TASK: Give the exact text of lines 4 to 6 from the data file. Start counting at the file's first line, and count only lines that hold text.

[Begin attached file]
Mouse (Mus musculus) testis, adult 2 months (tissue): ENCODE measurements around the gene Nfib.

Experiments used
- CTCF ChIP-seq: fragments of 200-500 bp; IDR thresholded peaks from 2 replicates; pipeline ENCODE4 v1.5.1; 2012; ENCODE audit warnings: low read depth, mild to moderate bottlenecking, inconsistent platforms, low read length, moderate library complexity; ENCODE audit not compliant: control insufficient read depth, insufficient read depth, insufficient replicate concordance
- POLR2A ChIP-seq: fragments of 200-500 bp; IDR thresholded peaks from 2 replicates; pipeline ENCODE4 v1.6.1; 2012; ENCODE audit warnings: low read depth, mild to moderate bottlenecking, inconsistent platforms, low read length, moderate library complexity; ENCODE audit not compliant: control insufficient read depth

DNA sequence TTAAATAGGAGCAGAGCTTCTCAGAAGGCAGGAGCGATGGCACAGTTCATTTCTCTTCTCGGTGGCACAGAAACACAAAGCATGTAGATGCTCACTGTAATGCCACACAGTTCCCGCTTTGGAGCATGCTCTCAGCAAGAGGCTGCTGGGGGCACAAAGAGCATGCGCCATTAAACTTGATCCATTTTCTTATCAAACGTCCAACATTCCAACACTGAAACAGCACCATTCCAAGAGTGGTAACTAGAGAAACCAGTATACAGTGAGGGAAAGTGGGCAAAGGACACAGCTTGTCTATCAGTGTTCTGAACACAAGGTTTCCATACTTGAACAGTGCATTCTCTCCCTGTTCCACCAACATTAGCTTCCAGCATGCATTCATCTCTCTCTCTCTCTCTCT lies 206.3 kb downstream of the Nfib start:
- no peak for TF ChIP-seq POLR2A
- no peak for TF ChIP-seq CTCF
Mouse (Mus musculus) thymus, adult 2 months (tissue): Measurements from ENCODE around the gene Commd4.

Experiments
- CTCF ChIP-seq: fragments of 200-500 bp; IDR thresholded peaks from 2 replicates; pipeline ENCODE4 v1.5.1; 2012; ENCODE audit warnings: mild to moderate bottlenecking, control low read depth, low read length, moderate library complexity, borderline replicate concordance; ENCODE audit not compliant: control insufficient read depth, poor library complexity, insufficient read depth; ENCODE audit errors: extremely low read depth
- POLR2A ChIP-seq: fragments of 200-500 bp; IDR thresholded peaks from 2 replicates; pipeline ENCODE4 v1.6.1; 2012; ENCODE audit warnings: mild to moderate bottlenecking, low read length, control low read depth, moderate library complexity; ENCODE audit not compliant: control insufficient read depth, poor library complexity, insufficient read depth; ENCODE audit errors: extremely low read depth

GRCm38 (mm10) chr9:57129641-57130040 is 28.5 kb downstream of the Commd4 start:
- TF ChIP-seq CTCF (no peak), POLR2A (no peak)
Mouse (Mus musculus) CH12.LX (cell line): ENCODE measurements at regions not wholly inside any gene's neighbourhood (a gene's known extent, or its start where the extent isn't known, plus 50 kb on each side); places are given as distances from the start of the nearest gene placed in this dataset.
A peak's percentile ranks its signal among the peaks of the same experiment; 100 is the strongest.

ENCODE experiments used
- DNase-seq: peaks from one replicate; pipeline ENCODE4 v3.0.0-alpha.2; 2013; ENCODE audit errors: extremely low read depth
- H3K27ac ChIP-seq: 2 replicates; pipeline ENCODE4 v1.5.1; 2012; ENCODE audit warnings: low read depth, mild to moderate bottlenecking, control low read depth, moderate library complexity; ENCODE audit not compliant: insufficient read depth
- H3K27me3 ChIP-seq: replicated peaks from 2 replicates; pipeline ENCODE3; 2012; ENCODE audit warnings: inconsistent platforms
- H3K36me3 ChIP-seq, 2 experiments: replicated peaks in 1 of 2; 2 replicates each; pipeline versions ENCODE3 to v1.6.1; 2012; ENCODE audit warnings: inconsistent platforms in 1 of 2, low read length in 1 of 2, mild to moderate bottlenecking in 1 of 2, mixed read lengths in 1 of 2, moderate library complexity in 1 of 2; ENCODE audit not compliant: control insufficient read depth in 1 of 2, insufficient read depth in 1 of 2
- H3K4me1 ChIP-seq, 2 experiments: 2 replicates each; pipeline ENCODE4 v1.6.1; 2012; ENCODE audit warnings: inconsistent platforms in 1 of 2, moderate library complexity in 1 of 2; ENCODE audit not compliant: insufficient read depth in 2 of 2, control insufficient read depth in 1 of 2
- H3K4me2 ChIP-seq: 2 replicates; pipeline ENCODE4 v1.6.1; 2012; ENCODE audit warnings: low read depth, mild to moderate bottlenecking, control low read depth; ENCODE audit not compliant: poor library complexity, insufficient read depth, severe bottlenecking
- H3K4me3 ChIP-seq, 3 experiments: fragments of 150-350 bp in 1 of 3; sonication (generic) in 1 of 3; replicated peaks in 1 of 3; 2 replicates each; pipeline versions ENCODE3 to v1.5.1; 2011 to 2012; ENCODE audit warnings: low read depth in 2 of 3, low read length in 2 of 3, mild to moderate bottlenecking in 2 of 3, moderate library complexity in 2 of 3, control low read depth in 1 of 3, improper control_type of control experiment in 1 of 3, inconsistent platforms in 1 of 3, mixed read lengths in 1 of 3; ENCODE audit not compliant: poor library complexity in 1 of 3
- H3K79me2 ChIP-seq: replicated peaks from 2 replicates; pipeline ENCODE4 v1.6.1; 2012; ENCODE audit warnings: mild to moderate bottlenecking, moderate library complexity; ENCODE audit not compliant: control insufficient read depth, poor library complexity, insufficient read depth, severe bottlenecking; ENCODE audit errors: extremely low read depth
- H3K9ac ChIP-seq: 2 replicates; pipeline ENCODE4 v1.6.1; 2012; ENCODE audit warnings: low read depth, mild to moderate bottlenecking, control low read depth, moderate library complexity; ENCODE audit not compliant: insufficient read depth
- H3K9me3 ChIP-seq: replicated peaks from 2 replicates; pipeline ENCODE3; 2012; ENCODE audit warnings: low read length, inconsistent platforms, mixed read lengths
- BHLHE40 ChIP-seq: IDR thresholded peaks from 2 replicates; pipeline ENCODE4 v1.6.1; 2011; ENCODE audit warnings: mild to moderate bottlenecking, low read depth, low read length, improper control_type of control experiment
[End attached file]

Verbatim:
- POLR2A ChIP-seq: fragments of 200-500 bp; IDR thresholded peaks from 2 replicates; pipeline ENCODE4 v1.6.1; 2012; ENCODE audit warnings: low read depth, mild to moderate bottlenecking, inconsistent platforms, low read length, moderate library complexity; ENCODE audit not compliant: control insufficient read depth

DNA sequence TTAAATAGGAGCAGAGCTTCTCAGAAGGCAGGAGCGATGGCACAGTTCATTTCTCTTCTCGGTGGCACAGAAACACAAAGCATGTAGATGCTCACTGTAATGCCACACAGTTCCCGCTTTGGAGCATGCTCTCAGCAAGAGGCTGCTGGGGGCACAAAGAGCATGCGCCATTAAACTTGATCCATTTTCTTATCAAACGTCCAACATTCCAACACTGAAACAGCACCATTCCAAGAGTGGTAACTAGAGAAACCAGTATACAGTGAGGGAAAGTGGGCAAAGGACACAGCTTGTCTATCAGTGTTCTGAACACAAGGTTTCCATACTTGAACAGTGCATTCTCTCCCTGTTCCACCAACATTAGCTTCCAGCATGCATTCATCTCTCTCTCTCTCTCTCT lies 206.3 kb downstream of the Nfib start:
- no peak for TF ChIP-seq POLR2A